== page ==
In the world of browsers, fortunes can change terribly fast. If you browsed at all in the '90's, you surely used Netscape, at least for a time. Then IE 6 was the only game in town, while the cool kids started switching to Firefox. Apple's Safari came along, and while it didn't seem as important at first, it became the #1 way people browse from phones and tablets thanks to iOS. And Chrome, built on Safari's Webkit foundation, became the most popular browser. IE still has enormous marketshare, but it lost the mindshare long ago.
All along, in the background, Opera has been the alternate browser that everyone forgot about. It's 15th version just got released — now powered by Chrome's fork of Webkit, of all things — but it's still little more than a blip on web browsing statistics. It's had mobile versions for longer than iOS and Android have been around — I originally used it on a Nokia Symbian device, and later used it on a Windows Mobile 5.1 phone, far before the iPhone was around, much less had native apps.
And yet, it's never become a popular browser. But with Opera 15, more developers like Evernote are making browser extensions for it, and it could just possibly become a more popular browser — but the odds are against it.
That's why we're wondering if you use Opera, or if you used it in the past. We'd love to hear your thoughts about the European browser that won't quit in the comments below.
When you purchased your Mac, you probably wanted the best web browser offered, whether it be Chrome, Firefox, Opera, Safari, or some other worthy candidate. After all, quality hardware should also contain quality software. There has been much controversy on what truly is the best browser available for a Mac. Some say that Chrome is, and always will be, the best ever.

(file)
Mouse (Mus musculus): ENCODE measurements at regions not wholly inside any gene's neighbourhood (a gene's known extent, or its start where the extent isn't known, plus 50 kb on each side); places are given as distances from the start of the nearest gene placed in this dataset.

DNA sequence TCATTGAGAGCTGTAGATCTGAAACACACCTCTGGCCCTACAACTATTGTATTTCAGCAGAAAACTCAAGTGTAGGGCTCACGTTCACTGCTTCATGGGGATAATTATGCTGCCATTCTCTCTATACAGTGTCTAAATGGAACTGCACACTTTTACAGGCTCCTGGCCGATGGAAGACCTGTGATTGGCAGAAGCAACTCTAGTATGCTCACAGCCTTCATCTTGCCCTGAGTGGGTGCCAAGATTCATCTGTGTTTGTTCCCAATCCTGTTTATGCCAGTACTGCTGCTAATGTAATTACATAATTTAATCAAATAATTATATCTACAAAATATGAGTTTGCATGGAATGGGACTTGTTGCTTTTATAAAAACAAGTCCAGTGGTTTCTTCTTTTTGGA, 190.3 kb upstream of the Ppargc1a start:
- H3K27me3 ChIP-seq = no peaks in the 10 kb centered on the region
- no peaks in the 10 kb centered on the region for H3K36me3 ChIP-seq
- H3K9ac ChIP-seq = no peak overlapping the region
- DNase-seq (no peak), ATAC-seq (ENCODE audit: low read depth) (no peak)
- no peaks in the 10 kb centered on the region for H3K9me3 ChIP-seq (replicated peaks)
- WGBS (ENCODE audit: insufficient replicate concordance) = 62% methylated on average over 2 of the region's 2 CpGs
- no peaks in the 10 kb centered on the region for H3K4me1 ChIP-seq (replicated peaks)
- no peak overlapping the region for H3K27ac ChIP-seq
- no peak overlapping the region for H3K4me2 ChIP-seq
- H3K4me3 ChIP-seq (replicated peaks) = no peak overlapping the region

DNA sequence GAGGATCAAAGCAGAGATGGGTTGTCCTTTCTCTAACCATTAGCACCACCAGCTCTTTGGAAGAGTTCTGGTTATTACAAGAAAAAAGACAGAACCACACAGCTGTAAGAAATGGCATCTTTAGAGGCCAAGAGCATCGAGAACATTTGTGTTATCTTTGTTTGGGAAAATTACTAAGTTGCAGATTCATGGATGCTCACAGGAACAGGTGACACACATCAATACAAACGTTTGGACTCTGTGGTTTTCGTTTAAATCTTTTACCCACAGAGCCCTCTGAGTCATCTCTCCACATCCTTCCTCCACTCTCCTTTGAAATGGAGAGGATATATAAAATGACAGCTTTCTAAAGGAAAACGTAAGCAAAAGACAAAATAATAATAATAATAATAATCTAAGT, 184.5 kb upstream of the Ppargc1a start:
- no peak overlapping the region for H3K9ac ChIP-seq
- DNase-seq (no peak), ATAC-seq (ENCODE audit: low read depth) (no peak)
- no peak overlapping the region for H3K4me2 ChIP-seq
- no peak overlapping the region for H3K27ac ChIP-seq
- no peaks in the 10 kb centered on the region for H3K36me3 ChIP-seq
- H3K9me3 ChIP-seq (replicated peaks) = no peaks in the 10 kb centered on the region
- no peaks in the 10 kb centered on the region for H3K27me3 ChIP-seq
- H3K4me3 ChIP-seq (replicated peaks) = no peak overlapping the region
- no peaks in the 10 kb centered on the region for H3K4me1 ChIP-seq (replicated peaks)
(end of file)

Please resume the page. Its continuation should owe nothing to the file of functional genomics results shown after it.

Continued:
Others believe that it’s easier to stay with the default browser because it offers more functionality to the OS. While this is true and I’m not going to attempt to change those believers’ opinions, there is more to the situation than just that. For instance, Chrome does offer more than plugins than Safari does extensions, but this doesn’t necessarily make the latter a weak and functionless application, it just makes it a bit less desirable.
If you’re interested in finding out what browser truly holds the best functionality, speed and other elements then please join in after the break for some information that should fulfill your desires.
You can ask just about anybody what browser they’re using, and they will very likely respond with Safari, Firefox or Chrome. I have never met anyone who actually uses Opera for everyday browsing. This is not surprising seeing as how its usage share is 2.4%. And yet, nearly everybody has heard of it. So why do so few people use it?
Today, I’ll be taking a look at Opera, what it has to offer, and whether or not you should consider adopting it as your new favourite browser.